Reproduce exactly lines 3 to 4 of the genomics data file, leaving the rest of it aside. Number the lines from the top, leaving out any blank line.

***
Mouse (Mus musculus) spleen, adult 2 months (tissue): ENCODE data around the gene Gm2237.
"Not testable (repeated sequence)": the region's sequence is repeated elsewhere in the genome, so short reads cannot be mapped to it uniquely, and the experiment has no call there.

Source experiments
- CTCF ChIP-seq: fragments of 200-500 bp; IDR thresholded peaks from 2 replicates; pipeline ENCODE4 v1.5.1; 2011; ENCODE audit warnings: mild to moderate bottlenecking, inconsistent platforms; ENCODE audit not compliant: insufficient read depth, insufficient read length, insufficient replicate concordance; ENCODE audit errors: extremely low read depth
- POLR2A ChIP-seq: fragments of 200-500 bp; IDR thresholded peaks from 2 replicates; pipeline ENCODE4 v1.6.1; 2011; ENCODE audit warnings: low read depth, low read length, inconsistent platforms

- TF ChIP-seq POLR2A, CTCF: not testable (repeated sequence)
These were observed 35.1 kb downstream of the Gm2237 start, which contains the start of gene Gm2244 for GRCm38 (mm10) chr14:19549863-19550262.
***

Source experiments
- CTCF ChIP-seq: fragments of 200-500 bp; IDR thresholded peaks from 2 replicates; pipeline ENCODE4 v1.5.1; 2011; ENCODE audit warnings: mild to moderate bottlenecking, inconsistent platforms; ENCODE audit not compliant: insufficient read depth, insufficient read length, insufficient replicate concordance; ENCODE audit errors: extremely low read depth